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Nielsen was speaking to reporters on election security when she was asked about the January 2017 assessment, which concluded Russian Federation interfered in the election to help Donald Trump and hurt former Democratic candidate Hillary Clinton.

"Do you have any reason to doubt the January 2017 intelligence community assessment that said it was Vladimir Putin who tried to meddle in the election to help President Trump win?" a reporter asked Department of Homeland Security Sec.

"We see them continuing to conduct foreign influence campaigns", Nielsen said, but added there was no evidence that Russian Federation had been targeting specific races. She also very clearly articulated today that the Russian government unequivocally worked to undermine our democracy during the 2016 election. "Russian goals included undermining faith in the US democratic process and harming a candidate's electability and potential presidency".

Following a classified election security briefing for Congress, Nielsen spoke to reporters, including CNN's Manu Raju.

Nielsen's lack of seriousness about Russian meddling reflects the Trump administration's disposition more broadly.

After a 14-month review, "we see no reason to dispute the conclusions" of the intelligence agencies, said the committee's chairman, Senator Richard M. Burr, Republican of North Carolina. So we've seen them encourage people go to a protest on one side; we've seen them simultaneously encourage people to go to that same protest on the other side.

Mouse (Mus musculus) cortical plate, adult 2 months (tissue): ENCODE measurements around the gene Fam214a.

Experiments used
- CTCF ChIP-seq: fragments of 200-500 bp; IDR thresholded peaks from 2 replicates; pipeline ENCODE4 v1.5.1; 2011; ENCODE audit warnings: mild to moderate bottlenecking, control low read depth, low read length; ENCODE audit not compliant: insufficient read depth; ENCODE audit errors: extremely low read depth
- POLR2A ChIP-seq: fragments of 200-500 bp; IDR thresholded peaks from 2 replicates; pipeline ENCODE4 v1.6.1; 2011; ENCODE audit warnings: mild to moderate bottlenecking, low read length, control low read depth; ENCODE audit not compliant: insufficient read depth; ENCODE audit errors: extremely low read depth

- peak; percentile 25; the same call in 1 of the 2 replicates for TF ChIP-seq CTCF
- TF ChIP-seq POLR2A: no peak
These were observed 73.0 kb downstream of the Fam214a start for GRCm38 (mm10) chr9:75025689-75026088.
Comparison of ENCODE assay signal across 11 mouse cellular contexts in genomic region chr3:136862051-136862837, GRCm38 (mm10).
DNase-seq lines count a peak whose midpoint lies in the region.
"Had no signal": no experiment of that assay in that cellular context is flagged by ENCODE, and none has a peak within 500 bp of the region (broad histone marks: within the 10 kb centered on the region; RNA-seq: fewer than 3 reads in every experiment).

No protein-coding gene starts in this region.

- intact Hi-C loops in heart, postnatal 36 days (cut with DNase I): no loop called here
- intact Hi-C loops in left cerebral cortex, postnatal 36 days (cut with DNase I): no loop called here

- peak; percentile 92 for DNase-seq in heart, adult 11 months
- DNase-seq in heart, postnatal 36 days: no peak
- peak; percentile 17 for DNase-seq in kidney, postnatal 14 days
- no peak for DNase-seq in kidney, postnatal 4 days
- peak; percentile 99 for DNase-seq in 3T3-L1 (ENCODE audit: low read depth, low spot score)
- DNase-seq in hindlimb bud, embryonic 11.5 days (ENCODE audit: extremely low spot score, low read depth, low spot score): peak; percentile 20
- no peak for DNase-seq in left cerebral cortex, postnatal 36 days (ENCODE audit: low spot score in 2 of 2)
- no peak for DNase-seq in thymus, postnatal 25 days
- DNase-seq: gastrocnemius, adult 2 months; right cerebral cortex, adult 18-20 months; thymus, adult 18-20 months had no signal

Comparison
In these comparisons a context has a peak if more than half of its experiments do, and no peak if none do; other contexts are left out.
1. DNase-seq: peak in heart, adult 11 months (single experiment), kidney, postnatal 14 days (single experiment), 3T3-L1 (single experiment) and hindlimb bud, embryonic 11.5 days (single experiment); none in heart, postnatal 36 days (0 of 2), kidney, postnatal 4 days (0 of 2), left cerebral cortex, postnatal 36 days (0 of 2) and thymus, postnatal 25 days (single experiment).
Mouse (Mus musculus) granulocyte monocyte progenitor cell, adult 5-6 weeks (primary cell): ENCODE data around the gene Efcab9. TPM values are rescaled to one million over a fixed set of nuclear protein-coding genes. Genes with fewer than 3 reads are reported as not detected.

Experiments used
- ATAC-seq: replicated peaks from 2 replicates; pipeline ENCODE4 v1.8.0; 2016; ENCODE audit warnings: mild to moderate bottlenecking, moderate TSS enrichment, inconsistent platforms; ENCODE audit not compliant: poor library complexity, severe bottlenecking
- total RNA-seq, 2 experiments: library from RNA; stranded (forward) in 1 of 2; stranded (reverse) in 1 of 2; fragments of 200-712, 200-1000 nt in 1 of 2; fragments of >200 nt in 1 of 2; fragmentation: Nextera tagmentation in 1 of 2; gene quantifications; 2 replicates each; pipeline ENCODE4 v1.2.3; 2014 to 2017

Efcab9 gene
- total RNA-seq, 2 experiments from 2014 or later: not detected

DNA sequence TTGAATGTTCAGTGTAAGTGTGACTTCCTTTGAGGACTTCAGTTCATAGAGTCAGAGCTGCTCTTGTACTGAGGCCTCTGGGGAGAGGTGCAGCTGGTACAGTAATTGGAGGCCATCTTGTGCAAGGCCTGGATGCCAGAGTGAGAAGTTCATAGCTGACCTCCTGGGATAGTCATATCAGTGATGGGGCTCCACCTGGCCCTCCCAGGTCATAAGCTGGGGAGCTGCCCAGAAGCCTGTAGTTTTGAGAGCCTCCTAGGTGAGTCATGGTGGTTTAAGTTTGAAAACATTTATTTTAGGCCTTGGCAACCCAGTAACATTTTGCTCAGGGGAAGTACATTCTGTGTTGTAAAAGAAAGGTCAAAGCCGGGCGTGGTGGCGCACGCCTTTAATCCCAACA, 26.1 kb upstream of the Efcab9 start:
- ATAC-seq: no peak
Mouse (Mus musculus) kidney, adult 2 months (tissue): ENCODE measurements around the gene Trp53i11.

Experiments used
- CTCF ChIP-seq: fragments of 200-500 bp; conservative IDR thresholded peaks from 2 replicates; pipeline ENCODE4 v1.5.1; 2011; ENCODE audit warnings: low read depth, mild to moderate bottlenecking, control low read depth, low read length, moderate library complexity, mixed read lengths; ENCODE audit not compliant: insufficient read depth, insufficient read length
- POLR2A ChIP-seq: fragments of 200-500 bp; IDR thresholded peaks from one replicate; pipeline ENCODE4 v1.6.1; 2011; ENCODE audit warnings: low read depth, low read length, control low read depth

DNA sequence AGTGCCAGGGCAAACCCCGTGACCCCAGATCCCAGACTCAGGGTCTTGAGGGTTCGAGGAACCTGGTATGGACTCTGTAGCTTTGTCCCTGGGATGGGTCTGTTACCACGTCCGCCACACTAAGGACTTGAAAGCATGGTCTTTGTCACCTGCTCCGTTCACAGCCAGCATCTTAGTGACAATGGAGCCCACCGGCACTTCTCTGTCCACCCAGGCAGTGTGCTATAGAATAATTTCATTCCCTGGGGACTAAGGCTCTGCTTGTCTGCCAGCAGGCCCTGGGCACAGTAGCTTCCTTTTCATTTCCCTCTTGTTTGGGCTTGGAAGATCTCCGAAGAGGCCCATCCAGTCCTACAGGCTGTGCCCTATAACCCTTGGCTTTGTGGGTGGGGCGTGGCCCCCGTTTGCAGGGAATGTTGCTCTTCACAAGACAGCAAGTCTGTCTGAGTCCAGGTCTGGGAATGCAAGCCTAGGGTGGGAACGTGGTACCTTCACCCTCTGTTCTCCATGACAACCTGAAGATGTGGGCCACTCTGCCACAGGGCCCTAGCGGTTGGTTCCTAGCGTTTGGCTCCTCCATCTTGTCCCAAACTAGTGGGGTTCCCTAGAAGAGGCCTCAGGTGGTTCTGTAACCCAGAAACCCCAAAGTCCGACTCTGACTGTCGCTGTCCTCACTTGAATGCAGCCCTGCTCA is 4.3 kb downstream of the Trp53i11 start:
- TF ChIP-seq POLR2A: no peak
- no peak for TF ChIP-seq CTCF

Clapper continued to address the recent barrage of both tweets and oral attacks from the President and his allies by reiterating that his work as director of national intelligence related to Trump and his campaign was about trying to determine what the Russians were doing to interfere with American elections.

"House Speaker Paul Ryan and Senate Majority Leader Mitch McConnell said they would not support a bipartisan statement that might hurt their nominee for president", Clapper writes in an excerpt of the book published by NPR. "As the secretary reiterated - their intent was to sow discord in the American electoral process", the spokesman, Tyler Houlton, said. "The Secretary agrees with that assessment".

Law enforcement and intelligence officials say the administration's stance was consistent with customary law enforcement and intelligence agency practice to avoid influencing voters in the run-up to an election.

Shortly after the comment surfaced on social media, vice chair of the Senate Intelligence Committee Sen. They claimed in their report that the intelligence community didn't follow its best practices when it concluded Russian Federation favored Trump in the election.


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